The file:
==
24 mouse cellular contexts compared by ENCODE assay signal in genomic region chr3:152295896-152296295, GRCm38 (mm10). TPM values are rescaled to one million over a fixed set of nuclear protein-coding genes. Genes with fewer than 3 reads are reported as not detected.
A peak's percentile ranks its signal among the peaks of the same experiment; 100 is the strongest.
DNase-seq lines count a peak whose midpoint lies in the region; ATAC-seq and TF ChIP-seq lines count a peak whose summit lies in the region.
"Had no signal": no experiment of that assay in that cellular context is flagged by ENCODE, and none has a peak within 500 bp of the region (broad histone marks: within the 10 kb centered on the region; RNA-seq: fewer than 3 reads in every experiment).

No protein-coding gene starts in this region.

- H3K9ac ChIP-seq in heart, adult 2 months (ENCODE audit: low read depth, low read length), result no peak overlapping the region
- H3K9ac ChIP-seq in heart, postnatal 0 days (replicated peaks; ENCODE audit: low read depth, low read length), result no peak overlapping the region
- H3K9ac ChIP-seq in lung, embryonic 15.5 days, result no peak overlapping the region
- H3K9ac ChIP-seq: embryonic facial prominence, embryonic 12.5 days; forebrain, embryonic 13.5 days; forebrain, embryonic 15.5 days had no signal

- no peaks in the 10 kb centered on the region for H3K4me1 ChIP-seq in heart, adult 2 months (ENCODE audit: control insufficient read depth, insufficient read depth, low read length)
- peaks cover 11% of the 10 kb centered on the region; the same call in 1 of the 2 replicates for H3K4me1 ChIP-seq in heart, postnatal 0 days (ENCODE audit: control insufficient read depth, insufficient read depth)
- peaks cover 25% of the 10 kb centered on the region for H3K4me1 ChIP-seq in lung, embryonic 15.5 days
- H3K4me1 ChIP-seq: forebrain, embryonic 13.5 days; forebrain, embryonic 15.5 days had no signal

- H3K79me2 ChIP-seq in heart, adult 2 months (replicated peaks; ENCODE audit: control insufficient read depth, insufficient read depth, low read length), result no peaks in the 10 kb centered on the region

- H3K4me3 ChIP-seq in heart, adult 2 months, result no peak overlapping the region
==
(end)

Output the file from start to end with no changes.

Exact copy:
24 mouse cellular contexts compared by ENCODE assay signal in genomic region chr3:152295896-152296295, GRCm38 (mm10). TPM values are rescaled to one million over a fixed set of nuclear protein-coding genes. Genes with fewer than 3 reads are reported as not detected.
A peak's percentile ranks its signal among the peaks of the same experiment; 100 is the strongest.
DNase-seq lines count a peak whose midpoint lies in the region; ATAC-seq and TF ChIP-seq lines count a peak whose summit lies in the region.
"Had no signal": no experiment of that assay in that cellular context is flagged by ENCODE, and none has a peak within 500 bp of the region (broad histone marks: within the 10 kb centered on the region; RNA-seq: fewer than 3 reads in every experiment).

No protein-coding gene starts in this region.

- H3K9ac ChIP-seq in heart, adult 2 months (ENCODE audit: low read depth, low read length), result no peak overlapping the region
- H3K9ac ChIP-seq in heart, postnatal 0 days (replicated peaks; ENCODE audit: low read depth, low read length), result no peak overlapping the region
- H3K9ac ChIP-seq in lung, embryonic 15.5 days, result no peak overlapping the region
- H3K9ac ChIP-seq: embryonic facial prominence, embryonic 12.5 days; forebrain, embryonic 13.5 days; forebrain, embryonic 15.5 days had no signal

- no peaks in the 10 kb centered on the region for H3K4me1 ChIP-seq in heart, adult 2 months (ENCODE audit: control insufficient read depth, insufficient read depth, low read length)
- peaks cover 11% of the 10 kb centered on the region; the same call in 1 of the 2 replicates for H3K4me1 ChIP-seq in heart, postnatal 0 days (ENCODE audit: control insufficient read depth, insufficient read depth)
- peaks cover 25% of the 10 kb centered on the region for H3K4me1 ChIP-seq in lung, embryonic 15.5 days
- H3K4me1 ChIP-seq: forebrain, embryonic 13.5 days; forebrain, embryonic 15.5 days had no signal

- H3K79me2 ChIP-seq in heart, adult 2 months (replicated peaks; ENCODE audit: control insufficient read depth, insufficient read depth, low read length), result no peaks in the 10 kb centered on the region

- H3K4me3 ChIP-seq in heart, adult 2 months, result no peak overlapping the region